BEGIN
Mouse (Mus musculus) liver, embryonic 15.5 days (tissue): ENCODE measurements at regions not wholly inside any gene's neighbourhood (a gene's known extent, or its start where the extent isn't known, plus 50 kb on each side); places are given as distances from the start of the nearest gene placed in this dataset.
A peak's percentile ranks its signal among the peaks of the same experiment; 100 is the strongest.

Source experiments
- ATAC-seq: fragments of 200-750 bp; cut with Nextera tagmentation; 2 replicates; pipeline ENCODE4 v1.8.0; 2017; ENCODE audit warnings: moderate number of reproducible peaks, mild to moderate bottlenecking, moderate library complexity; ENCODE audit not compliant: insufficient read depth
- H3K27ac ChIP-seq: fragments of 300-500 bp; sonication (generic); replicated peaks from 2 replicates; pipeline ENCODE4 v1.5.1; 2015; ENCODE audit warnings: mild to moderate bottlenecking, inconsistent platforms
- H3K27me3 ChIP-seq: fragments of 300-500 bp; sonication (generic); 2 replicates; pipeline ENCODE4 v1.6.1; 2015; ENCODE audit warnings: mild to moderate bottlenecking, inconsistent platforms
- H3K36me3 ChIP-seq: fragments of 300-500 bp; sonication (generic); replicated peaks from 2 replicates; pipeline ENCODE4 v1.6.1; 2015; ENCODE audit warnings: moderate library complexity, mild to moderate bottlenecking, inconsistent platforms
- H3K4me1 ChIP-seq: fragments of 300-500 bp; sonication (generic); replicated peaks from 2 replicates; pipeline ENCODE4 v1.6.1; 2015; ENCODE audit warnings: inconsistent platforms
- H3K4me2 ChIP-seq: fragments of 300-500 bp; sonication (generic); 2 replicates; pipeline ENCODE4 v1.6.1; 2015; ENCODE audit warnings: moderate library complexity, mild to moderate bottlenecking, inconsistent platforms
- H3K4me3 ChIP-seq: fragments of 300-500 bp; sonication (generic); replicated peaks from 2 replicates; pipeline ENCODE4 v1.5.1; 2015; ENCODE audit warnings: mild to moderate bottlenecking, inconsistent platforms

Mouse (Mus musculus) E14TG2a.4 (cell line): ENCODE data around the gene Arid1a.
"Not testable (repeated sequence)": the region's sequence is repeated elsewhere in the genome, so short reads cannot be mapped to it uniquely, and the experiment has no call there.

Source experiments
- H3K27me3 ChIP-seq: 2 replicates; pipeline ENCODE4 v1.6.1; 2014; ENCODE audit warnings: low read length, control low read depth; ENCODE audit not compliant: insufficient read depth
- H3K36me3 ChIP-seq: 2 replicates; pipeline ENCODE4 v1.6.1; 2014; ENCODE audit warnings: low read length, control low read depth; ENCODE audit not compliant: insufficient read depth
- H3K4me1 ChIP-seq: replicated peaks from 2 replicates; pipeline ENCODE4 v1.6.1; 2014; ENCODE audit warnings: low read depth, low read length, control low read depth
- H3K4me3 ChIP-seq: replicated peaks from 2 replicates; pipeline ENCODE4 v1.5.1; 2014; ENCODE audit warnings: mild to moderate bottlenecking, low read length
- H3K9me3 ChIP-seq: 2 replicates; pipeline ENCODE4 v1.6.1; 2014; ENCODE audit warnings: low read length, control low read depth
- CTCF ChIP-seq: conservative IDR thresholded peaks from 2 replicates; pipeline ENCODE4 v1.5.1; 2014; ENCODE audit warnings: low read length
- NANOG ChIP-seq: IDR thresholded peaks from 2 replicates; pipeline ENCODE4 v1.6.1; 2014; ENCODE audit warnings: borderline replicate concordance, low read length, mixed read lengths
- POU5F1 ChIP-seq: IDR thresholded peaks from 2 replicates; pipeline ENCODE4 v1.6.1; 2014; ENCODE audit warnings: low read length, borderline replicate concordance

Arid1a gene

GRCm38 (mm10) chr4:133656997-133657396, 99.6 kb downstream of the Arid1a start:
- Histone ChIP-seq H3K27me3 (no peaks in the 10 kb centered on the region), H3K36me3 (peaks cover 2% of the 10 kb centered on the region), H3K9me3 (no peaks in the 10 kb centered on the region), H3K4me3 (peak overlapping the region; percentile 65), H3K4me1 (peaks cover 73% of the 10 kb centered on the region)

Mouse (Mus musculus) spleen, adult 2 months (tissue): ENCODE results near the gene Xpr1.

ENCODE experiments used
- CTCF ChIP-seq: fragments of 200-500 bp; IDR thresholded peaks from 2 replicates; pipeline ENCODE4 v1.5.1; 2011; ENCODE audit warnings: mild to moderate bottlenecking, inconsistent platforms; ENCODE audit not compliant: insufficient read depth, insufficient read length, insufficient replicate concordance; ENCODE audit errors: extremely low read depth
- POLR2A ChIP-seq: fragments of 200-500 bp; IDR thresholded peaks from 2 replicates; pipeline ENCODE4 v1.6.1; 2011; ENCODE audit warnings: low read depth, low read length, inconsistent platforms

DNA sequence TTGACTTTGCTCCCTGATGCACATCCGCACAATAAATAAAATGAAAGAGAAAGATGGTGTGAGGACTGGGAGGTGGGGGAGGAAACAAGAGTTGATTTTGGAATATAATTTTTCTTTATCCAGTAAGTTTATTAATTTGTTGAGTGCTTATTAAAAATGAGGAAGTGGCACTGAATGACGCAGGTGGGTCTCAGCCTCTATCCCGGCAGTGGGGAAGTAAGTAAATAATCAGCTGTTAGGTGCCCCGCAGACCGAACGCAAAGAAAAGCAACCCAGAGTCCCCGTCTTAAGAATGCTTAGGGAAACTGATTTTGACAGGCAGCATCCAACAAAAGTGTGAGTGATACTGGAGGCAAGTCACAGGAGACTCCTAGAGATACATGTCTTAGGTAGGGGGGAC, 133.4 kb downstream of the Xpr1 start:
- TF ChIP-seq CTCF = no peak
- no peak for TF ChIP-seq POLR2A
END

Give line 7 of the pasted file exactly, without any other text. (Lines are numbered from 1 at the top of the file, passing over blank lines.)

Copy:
- H3K36me3 ChIP-seq: fragments of 300-500 bp; sonication (generic); replicated peaks from 2 replicates; pipeline ENCODE4 v1.6.1; 2015; ENCODE audit warnings: moderate library complexity, mild to moderate bottlenecking, inconsistent platforms